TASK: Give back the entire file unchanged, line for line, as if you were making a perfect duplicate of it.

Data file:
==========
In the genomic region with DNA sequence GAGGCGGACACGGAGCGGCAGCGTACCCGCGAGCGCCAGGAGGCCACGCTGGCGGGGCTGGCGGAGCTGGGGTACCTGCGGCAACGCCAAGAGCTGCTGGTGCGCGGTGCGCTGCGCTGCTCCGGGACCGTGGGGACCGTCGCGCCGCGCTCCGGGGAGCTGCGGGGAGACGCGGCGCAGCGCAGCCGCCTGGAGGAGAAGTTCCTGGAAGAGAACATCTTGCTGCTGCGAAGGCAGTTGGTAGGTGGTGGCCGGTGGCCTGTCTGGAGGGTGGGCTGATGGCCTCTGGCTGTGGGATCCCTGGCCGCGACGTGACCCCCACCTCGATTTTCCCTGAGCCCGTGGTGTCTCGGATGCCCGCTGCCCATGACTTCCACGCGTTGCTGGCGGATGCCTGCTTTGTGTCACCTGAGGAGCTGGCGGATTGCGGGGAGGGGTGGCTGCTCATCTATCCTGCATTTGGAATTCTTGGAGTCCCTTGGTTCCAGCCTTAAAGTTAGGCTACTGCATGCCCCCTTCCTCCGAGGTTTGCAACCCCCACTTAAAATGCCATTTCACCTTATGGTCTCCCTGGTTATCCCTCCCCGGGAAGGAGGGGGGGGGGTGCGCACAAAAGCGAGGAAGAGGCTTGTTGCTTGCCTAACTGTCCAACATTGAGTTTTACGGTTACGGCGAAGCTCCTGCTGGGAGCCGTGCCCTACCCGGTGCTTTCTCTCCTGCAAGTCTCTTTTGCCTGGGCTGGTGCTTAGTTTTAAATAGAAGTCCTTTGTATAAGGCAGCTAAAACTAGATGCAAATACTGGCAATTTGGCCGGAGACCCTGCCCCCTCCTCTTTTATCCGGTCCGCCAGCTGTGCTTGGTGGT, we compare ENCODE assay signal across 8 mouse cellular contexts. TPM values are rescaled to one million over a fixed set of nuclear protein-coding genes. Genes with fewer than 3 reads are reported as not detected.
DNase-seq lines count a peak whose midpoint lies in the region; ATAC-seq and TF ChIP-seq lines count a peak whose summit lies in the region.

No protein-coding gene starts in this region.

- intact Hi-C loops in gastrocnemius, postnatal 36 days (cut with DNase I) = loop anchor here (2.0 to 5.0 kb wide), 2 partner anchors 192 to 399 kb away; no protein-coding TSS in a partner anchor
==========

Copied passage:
In the genomic region with DNA sequence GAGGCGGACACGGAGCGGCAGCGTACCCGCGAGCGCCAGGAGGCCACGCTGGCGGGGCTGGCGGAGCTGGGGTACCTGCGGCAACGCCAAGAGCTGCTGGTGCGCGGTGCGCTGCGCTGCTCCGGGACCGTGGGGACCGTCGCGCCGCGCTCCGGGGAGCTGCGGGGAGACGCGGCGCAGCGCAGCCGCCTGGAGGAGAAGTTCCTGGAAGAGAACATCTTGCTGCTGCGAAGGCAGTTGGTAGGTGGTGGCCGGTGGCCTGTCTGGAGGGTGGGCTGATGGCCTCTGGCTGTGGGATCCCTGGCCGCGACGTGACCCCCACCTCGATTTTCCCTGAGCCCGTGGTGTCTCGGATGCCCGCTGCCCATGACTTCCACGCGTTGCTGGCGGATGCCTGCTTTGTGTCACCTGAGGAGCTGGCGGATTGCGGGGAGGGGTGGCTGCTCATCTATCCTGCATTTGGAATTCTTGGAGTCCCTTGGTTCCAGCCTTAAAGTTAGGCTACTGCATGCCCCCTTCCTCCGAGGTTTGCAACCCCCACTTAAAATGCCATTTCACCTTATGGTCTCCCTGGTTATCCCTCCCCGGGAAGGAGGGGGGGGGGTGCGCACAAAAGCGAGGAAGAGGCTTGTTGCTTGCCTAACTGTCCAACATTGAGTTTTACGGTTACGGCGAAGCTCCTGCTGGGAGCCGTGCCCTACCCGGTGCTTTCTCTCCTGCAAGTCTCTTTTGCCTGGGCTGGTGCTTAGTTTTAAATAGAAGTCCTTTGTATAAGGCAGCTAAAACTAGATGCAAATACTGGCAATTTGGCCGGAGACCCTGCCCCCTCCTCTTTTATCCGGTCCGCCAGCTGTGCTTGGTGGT, we compare ENCODE assay signal across 8 mouse cellular contexts. TPM values are rescaled to one million over a fixed set of nuclear protein-coding genes. Genes with fewer than 3 reads are reported as not detected.
DNase-seq lines count a peak whose midpoint lies in the region; ATAC-seq and TF ChIP-seq lines count a peak whose summit lies in the region.

No protein-coding gene starts in this region.

- intact Hi-C loops in gastrocnemius, postnatal 36 days (cut with DNase I) = loop anchor here (2.0 to 5.0 kb wide), 2 partner anchors 192 to 399 kb away; no protein-coding TSS in a partner anchor